Because of the dependence on inflammation-resolving mechanisms for terminating transient PCD, we decided to explore whether defects in these pathways could provide a plausible explanation for exaggerated and persistent PCD in the LCR rats. Therefore, we investigated (a) whether splenic inflammatory cells from LCR rats are less responsive to cholinergic- and adrenergic-mediated resolution of inflammation induced by LPS and surgical challenges; (b) whether LCR rats have defects in the balance of M1/M2 macrophages, regulatory T cells and β2 adrenergic receptor (β2 AR)-expressing, acetylcholine-synthesizing T lymphocytes in the spleen; and (c) whether eicosanoids involved in inflammation resolution are appropriately biotransformed. The findings from this study provide new molecular targets for diagnostic and therapeutic strategies to both identify high-risk elective surgical patients with metabolic syndrome as well as provide opportunities to limit their cognitive decline, respectively.

Materials and Methods

Chemicals

Nicotine, methyllycaconitine (MLA), salmeterol and LPS were purchased from Sigma-Aldrich (St. Louis, MO, USA). PHA 568487, a selective agonist of α7 nAChR was purchased from Tocris Bioscience (Ellisville, MO, USA). They were all dissolved in 0.9% saline before each experiment.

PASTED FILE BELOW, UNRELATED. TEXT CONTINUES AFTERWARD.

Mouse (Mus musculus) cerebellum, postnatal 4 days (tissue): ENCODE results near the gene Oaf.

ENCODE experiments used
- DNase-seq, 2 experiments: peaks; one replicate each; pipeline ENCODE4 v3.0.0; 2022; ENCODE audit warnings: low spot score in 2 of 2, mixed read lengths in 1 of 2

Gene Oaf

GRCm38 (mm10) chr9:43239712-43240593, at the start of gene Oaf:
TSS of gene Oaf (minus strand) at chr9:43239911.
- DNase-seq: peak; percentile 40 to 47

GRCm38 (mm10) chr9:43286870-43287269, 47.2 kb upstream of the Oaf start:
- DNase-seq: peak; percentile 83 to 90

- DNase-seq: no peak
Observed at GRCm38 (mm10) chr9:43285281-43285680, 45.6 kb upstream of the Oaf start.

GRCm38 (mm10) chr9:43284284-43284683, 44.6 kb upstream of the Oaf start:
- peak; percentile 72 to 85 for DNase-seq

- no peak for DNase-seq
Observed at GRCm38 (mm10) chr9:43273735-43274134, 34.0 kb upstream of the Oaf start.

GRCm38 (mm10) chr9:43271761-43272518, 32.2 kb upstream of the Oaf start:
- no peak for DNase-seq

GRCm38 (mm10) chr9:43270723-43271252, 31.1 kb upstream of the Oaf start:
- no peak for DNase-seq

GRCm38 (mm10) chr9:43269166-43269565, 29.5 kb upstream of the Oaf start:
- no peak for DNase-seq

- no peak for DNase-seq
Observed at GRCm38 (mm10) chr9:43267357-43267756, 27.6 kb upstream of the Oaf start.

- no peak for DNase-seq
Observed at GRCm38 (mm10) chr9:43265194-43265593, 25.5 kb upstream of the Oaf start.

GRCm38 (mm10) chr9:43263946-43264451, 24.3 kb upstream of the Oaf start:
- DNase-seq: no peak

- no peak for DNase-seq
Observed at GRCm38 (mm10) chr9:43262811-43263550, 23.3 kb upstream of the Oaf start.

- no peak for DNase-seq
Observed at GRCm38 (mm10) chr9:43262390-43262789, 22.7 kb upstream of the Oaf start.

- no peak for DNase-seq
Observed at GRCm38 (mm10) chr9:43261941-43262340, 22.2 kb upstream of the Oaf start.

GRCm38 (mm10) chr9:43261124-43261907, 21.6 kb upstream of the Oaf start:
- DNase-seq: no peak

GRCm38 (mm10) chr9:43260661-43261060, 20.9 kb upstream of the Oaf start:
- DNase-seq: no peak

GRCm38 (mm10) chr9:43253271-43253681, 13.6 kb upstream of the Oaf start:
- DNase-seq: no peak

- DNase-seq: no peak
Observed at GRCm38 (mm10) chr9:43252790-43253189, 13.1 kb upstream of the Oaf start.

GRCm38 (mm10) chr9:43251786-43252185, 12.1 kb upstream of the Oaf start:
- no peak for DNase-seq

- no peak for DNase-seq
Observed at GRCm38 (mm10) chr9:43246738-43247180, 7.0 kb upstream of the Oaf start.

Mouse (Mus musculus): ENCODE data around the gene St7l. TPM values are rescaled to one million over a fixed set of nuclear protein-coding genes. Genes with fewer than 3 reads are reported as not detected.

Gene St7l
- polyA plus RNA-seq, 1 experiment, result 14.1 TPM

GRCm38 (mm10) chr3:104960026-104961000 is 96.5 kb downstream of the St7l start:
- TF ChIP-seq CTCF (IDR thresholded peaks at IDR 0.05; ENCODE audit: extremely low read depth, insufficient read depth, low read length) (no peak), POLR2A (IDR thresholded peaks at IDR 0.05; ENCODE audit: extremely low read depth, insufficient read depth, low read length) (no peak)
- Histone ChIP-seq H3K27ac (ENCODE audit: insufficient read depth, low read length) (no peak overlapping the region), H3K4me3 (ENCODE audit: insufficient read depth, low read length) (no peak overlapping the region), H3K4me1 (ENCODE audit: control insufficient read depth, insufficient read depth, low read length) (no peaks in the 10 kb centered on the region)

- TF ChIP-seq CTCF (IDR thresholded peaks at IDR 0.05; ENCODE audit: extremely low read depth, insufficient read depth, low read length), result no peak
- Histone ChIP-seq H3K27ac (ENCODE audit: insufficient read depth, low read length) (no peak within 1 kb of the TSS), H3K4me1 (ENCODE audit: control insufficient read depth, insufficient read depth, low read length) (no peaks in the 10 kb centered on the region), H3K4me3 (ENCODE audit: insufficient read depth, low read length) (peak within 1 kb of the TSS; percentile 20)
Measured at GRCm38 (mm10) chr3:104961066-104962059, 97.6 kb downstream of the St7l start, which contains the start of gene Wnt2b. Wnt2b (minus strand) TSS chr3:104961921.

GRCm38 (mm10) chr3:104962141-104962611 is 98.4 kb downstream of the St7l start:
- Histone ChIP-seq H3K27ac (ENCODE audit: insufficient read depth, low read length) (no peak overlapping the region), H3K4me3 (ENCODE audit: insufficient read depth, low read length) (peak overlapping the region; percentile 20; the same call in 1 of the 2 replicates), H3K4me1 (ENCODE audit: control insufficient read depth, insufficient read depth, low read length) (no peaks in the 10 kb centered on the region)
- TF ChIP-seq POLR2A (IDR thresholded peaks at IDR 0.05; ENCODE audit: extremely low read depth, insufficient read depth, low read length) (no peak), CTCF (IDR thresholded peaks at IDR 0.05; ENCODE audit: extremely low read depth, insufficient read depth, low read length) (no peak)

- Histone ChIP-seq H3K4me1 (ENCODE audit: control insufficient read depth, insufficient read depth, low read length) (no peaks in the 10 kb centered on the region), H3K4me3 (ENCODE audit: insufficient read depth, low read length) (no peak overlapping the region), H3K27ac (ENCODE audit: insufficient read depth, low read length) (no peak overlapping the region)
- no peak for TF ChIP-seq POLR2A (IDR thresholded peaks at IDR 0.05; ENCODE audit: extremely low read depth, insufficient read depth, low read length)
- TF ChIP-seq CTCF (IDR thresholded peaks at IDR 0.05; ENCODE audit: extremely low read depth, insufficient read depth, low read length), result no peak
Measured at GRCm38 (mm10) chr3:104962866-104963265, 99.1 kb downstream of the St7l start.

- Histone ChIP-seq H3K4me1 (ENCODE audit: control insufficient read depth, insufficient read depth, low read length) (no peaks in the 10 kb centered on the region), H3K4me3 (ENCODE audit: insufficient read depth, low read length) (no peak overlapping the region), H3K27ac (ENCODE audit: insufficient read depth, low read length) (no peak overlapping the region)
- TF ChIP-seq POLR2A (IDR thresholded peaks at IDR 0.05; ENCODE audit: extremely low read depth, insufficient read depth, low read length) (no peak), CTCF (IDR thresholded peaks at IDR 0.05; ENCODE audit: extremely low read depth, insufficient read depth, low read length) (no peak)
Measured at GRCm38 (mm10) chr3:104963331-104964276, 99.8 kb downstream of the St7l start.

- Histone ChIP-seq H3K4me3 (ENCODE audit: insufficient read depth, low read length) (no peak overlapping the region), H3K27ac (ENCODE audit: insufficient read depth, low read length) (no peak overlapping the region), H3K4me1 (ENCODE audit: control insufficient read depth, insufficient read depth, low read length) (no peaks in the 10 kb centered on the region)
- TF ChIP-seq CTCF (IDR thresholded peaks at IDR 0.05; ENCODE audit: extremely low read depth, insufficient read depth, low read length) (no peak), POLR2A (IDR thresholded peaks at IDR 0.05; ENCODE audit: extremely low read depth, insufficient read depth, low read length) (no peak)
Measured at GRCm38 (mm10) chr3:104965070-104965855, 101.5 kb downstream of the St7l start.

Animals

The development of rats selected to be either LCR or HCR is described in detail elsewhere (18,21). In the present investigation, male HCR and LCR rats (generation 30) were housed under standard temperature and humidity laboratory conditions in which the light and dark cycles were 12 h each. Rats were tested for running capacity at the University of Michigan at 11 wks of age and shipped to the University of California, San Francisco, at 16 wks of age. The Committee on Animal Research of the University of California, San Francisco, approved all the protocols.

Aseptic Surgery of Tibia

As previously described (4), animals were anesthetized with 2.1% isoflurane in 30% FiO2. Under full aseptic conditions, surgical animals underwent an open tibia fracture of the left hind paw with an intramedullary fixation. The left hind limb of surgical animals was meticulously shaved and disinfected with povidone iodine. Briefly, a middle incision was performed on the left hind paw, followed by the insertion of a 20-G pin in the intramedullary canal; the periosteum was then stripped and osteotomy was performed. After producing the fracture, the wound was irrigated and the skin was sutured with 8/0 Prolene sutures. Temperature was monitored and maintained optimal with the aid of warming pads (Harvard Apparatus, Holliston, MA, USA) and temperature-controlled light. Analgesia (0.1 mg/kg buprenorphine) was given subcutaneously after anesthetic induction and before skin incision. Sham animals were exposed to isoflurane anesthesia (2.1% isoflurane in 30% FiO2) for 20 min in a temperature-controlled anesthetic chamber, shaved and received buprenorphine as described above.